15 August 2001
Special editorial comment
Why the Commissioner of Police should temporarily withdraw from his post
The imminent privatisation of the Lotto department is good news. Privatisation
is good news because it equals a lesser burden for the state and therefore
less pressure on the tax payer.
This must be clear in the privatisation drive. The government must be careful not to allow for any bad long terms deals. In the case of the lotto department one can see a long term agreement that will benefit the state and furthermore rake in a regular income from the issuing of the licence.
This, minus the salaries and output for such a department, should serve
as a welcome plus.
The boom and doom in the tech market
The boom and doom in the tech equity market has led many to doubt the validity of investing in the stock market. Many investment agencies have been suffering from a backlash.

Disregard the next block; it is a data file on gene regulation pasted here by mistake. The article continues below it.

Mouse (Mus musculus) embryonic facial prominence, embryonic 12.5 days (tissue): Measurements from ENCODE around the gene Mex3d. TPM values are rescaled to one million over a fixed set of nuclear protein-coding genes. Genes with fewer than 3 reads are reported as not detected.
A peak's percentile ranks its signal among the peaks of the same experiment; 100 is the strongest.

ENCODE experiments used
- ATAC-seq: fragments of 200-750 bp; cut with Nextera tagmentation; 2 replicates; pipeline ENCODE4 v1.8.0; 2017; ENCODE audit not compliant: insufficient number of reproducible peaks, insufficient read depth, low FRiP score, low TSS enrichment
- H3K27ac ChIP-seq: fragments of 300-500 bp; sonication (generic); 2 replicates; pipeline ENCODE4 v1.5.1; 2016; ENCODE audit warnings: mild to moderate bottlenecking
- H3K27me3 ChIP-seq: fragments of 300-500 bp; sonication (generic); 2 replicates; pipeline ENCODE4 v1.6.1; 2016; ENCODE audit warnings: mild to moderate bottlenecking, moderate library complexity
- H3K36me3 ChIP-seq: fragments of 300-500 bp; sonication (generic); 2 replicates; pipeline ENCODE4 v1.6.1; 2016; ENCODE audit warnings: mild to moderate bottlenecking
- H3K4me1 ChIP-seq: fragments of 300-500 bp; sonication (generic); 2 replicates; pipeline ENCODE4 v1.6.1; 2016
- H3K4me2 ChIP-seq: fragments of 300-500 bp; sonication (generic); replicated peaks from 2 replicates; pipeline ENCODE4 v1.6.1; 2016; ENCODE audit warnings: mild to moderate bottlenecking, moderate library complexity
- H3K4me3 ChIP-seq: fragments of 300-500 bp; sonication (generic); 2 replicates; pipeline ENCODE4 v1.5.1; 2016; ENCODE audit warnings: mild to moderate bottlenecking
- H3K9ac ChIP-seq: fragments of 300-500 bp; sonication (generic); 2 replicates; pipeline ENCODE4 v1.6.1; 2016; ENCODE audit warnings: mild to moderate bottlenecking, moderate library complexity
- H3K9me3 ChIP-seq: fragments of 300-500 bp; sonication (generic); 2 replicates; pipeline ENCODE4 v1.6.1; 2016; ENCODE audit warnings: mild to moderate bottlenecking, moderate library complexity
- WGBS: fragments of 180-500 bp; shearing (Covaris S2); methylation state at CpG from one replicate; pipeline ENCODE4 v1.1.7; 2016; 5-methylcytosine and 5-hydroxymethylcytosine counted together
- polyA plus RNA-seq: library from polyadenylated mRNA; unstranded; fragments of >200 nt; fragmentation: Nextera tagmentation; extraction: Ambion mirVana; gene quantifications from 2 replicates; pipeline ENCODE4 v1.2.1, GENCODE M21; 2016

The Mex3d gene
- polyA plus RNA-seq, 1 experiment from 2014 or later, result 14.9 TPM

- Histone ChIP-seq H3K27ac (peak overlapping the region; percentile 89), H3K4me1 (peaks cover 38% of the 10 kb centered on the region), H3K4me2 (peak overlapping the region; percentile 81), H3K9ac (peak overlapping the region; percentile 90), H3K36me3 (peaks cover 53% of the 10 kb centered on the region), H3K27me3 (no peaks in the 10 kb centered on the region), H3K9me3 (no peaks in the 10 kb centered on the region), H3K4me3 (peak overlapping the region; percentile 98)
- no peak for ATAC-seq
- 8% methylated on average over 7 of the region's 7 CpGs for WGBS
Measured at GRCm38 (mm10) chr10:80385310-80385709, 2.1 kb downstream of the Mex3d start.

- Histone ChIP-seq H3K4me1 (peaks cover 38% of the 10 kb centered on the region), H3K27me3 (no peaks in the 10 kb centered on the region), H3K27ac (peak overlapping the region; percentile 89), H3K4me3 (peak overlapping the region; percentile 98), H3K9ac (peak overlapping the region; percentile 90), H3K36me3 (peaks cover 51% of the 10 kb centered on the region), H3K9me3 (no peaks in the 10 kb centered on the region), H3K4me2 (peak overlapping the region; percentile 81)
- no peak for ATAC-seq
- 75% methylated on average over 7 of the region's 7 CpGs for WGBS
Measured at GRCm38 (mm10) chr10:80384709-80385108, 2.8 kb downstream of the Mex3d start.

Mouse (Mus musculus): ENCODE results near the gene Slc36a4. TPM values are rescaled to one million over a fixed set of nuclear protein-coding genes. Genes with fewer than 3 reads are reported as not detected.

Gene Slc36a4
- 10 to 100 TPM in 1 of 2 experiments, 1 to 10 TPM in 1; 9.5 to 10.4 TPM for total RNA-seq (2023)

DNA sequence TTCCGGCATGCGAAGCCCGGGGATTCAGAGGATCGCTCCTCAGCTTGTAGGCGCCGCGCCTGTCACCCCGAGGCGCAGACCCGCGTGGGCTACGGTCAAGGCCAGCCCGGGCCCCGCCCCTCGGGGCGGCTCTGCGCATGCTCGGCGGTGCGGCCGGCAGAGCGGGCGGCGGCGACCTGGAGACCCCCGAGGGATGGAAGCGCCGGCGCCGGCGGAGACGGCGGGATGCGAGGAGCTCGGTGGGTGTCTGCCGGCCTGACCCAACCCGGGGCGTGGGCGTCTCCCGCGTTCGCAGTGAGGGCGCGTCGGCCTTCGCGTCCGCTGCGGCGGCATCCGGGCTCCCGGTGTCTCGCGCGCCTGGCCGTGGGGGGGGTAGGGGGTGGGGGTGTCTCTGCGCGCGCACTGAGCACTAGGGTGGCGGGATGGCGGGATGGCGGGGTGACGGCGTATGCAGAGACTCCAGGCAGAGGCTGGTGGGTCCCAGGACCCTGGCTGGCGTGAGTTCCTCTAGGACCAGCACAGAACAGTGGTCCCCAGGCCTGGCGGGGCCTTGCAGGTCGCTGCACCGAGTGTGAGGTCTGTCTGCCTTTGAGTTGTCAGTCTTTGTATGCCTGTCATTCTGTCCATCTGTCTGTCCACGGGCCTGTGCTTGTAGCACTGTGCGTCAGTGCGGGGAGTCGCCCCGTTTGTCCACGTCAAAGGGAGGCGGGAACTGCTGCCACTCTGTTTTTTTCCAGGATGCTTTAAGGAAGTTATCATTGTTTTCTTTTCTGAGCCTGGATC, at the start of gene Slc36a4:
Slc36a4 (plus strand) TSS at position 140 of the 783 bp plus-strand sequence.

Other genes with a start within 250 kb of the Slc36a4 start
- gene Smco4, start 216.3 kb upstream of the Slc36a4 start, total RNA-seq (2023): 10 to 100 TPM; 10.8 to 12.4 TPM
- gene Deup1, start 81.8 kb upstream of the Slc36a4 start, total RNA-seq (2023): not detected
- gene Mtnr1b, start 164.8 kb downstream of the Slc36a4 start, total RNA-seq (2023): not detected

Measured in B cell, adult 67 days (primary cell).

The present scenario has opened our eyes to the issue of who exactly is promoting such investment and the long-term view in tech stocks.
The new economy took a blow, but it will be back.
But it is a highly volatile market where the losers take all.
Here in Malta we also have had our fair share of tech falls.
We saw Maltacom shares rise to Lm3.24 in February 2000 and then drop to Lm1.60 in the last few days. More than a 50% drop.
Many Maltese investors experienced this fall first hand and now are wary of looking favourably at the stock exchange. Indeed, one cannot blame them.
What is needed is a new brand of investors and analysts who can instil new impetus and trust in the market.
In the US, market investor analysts have been experiencing litigation suits when it was discovered that they had a conflict of interest in the selling and buying of shares.
This is not going to be easy.
Some Maltese investment agencies have practised this unethical habit without any fear of retribution.
The Malta Stock Exchange can also contribute here by encouraging companies
to be more transparent and forthcoming in their accounting systems
apart from accepting more scrutiny in the dealings by the directors
of the company.